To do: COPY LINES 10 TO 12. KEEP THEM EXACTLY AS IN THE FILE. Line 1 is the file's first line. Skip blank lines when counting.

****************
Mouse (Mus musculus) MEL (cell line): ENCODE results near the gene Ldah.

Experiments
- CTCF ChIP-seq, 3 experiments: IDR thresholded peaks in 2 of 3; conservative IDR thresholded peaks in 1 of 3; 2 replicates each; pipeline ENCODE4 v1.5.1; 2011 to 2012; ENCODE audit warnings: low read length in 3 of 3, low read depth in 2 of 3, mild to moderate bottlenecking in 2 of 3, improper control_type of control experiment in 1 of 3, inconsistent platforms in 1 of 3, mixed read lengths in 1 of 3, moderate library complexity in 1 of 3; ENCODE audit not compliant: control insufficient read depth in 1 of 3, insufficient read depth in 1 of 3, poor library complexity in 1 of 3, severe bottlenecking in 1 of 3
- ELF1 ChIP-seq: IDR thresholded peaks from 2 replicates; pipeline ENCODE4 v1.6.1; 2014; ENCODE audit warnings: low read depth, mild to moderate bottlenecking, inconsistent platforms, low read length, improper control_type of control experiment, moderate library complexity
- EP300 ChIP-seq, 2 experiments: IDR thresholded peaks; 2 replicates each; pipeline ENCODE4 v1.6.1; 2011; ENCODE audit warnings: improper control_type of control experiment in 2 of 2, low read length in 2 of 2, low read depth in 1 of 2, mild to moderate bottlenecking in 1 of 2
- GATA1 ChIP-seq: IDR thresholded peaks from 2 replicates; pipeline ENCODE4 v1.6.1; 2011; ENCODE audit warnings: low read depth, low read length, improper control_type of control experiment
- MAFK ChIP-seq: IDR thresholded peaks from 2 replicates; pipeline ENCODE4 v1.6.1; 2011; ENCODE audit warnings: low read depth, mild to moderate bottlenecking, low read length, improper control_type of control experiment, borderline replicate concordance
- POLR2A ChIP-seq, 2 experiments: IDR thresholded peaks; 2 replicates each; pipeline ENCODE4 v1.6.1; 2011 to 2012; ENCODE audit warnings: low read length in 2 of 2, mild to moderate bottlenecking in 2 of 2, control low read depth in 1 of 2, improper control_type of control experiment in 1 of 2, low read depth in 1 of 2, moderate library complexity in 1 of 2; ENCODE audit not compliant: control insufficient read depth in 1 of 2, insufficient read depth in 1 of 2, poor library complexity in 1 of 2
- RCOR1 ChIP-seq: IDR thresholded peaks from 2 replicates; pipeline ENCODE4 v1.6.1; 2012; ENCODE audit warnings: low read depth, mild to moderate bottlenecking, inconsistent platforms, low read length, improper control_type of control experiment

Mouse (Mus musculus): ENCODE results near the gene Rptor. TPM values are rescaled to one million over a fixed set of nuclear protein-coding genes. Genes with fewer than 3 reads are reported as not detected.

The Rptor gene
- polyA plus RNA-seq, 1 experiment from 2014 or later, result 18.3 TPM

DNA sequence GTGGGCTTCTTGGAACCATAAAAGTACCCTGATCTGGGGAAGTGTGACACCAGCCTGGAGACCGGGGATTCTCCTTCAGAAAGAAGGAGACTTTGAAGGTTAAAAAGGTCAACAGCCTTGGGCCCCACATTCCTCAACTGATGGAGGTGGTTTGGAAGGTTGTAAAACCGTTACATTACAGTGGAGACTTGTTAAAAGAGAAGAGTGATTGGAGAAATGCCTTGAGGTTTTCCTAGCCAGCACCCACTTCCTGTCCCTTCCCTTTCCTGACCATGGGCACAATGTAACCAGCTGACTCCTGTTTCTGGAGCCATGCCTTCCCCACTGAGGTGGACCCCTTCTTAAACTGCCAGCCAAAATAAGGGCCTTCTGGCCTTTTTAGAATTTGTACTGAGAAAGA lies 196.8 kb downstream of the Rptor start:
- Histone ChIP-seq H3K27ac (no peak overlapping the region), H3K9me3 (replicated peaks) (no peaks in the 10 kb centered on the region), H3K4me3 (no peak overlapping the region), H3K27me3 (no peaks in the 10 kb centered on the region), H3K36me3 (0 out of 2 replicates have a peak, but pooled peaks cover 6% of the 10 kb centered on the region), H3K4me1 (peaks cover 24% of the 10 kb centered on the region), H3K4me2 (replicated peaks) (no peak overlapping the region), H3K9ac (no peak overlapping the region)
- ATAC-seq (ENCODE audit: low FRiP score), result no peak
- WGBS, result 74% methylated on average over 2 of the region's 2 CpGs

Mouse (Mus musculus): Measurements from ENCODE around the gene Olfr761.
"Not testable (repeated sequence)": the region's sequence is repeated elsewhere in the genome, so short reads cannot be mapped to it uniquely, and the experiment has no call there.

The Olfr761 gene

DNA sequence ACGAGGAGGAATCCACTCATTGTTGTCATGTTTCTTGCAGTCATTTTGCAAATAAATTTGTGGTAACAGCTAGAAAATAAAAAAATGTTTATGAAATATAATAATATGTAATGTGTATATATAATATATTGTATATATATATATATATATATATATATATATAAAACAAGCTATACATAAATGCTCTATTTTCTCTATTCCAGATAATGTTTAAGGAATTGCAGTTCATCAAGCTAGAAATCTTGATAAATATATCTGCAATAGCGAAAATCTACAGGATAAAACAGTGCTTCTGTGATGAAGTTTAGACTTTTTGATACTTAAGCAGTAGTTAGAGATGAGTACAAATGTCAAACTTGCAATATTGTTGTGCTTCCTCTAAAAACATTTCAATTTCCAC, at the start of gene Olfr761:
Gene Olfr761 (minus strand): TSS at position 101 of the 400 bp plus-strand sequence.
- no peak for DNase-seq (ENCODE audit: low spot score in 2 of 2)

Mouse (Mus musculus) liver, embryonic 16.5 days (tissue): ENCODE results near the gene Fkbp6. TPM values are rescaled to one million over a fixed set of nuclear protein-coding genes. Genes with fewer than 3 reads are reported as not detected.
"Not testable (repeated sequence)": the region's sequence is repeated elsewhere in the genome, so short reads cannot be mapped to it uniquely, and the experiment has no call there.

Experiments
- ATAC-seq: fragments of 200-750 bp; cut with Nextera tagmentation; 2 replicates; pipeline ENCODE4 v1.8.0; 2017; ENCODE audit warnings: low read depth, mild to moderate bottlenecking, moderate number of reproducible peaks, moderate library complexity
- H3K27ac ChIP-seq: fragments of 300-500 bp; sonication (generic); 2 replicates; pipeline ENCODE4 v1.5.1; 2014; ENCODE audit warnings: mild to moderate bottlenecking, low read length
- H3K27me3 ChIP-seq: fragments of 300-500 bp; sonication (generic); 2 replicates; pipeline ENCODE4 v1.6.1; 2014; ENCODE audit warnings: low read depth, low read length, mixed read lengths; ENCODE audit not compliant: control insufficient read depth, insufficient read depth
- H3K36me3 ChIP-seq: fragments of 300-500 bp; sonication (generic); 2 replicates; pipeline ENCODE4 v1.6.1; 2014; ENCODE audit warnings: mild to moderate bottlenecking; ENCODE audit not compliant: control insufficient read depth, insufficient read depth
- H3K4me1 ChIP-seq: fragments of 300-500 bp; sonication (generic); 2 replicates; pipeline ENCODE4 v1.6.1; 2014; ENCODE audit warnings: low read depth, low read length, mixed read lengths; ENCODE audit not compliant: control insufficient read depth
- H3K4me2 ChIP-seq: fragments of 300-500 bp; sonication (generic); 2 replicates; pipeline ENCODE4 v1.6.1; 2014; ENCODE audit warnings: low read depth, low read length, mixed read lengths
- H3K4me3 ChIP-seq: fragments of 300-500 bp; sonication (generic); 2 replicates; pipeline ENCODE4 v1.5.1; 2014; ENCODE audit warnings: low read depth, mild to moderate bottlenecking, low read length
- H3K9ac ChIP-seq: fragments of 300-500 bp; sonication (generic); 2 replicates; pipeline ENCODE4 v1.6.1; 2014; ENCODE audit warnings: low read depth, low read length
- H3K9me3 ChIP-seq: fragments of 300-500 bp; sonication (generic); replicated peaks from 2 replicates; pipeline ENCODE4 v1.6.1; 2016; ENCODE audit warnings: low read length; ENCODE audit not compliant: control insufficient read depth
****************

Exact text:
Mouse (Mus musculus): ENCODE results near the gene Rptor. TPM values are rescaled to one million over a fixed set of nuclear protein-coding genes. Genes with fewer than 3 reads are reported as not detected.

The Rptor gene
- polyA plus RNA-seq, 1 experiment from 2014 or later, result 18.3 TPM